These kids that I am referring to are from a comedor, or after-school (and before-school) program as it’s referred to in the US.  I originally was supposed to be working with a particular comedor that did not work out.  I was really bummed about this at first, but a friend, who is a social work student, mentioned this particular comedor that he has worked with in the past.  A call was made to the organization and the director was really excited to have me help out and asked if I could visit the following day.  The next day I was welcomed by many of the workers and volunteers at the organization who she had asked to be there to meet me.  I also met another social work student from the university who is part of a group of students working within the community.  She invited me to come along this past week as she and other students went around the community, to the school and a home for children.  This past Friday I also participated in the student’s classes on bullying that they helping put on within the school. 

I am extremely excited about being involved not only in the comedor but in the community.  I really love the idea about truly understanding the place a whole, not just a single part of it.  The kids have already touched my heart with their joy for both learning and teaching.  Learning in this context is so beautiful for me because it is all about sharing.  I need their help and they need mine.  Actually, at this point I probably need their help more than they need mine. Sometimes I think giving them love and attention is more needed than teaching, so I like to think I'm contributing in some way.  I am excited to share with you all more of my experiences within this community as I continue to get involved.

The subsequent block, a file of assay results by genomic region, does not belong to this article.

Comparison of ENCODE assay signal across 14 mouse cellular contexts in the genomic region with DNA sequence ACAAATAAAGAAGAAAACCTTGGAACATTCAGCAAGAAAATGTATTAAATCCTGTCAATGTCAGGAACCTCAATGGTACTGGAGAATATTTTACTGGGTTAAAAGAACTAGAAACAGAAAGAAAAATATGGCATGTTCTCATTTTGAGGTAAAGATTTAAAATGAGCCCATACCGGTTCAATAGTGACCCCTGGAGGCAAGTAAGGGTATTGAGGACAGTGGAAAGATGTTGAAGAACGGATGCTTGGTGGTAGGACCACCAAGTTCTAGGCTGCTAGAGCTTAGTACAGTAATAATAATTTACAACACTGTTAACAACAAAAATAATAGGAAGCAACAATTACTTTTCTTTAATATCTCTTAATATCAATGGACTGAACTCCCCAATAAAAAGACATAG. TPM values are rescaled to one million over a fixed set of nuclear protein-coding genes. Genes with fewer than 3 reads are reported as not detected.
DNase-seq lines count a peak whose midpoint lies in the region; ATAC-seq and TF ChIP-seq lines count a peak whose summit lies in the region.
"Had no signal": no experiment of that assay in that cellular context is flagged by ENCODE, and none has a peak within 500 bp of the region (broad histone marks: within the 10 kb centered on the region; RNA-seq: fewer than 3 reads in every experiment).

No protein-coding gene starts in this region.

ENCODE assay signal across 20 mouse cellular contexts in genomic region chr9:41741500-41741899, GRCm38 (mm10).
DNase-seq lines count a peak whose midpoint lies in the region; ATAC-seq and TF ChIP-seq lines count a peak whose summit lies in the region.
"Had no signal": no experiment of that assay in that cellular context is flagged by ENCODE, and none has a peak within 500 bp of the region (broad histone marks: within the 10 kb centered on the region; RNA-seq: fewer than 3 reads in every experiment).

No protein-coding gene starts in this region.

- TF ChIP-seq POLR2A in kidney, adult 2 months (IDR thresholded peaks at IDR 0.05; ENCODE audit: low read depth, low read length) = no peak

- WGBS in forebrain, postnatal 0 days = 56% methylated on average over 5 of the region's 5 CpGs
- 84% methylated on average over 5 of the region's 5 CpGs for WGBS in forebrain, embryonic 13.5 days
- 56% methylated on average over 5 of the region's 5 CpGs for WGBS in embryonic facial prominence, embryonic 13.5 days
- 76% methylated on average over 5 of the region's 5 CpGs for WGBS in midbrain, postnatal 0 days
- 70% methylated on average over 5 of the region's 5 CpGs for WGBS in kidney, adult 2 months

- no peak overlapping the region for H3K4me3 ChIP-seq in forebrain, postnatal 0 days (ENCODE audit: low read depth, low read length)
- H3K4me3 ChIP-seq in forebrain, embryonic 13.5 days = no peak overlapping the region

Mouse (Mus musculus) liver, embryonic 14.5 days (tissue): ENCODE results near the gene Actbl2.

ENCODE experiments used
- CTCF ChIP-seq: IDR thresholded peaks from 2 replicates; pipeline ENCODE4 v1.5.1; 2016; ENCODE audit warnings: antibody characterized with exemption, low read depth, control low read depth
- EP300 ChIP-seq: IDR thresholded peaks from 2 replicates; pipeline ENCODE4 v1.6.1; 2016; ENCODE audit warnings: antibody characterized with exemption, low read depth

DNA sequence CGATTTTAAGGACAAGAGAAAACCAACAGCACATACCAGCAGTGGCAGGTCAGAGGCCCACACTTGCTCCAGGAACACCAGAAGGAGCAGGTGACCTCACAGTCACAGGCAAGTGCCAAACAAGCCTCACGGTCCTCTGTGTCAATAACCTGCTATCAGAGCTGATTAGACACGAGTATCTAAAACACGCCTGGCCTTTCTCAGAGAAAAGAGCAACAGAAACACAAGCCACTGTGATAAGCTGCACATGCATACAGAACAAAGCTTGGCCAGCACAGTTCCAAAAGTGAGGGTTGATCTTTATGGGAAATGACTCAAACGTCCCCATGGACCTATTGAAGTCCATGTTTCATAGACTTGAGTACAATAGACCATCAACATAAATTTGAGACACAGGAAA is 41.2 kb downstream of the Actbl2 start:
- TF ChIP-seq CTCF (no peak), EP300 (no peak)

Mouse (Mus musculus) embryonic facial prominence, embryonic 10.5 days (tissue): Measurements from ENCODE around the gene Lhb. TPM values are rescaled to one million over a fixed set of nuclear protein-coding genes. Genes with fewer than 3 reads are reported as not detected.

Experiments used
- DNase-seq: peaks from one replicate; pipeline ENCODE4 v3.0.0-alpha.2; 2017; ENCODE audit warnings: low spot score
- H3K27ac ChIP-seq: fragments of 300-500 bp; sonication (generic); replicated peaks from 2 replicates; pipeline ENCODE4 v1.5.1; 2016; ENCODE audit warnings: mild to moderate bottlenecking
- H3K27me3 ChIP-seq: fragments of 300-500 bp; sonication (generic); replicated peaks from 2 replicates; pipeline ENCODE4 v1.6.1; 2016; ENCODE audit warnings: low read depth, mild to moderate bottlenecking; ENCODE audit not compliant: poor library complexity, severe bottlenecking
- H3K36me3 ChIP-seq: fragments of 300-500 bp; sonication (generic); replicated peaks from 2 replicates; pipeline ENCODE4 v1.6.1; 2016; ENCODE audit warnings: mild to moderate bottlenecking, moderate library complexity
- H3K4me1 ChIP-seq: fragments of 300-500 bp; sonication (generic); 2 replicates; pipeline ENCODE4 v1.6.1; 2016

To finish, I’d like to apologize for my lack of pictures today.  I can never remember to bring my camera and to take pictures at the right moment.  I also feel like a tourist when whipping out my camera to document an event or place.  Another confession: if you look through any of my recent photos they are all of our pup.  ALL of them.  I have probably have five or so photos on my phone of her with feathers all over herself after eating a pigeon, but I lack a single photo of my recent trips to the comedor.  I’m going to take photos tomorrow and put them up after.  I am 80% sure this will happen. 

Overall, I find myself extremely content with where I am at and what I am doing.  I am meeting amazing people constantly and building upon those relationships already formed daily. I am experiencing new things, many of which call me to take some large but necessary steps outside my comfort zone. I continue to learn and grow everyday from both my struggles and my achievements.  Looking upon all of it, I know I have so much to be thankful for, including my wonderful support system from afar. Thank you for the continue thoughts and prayers!

Much love,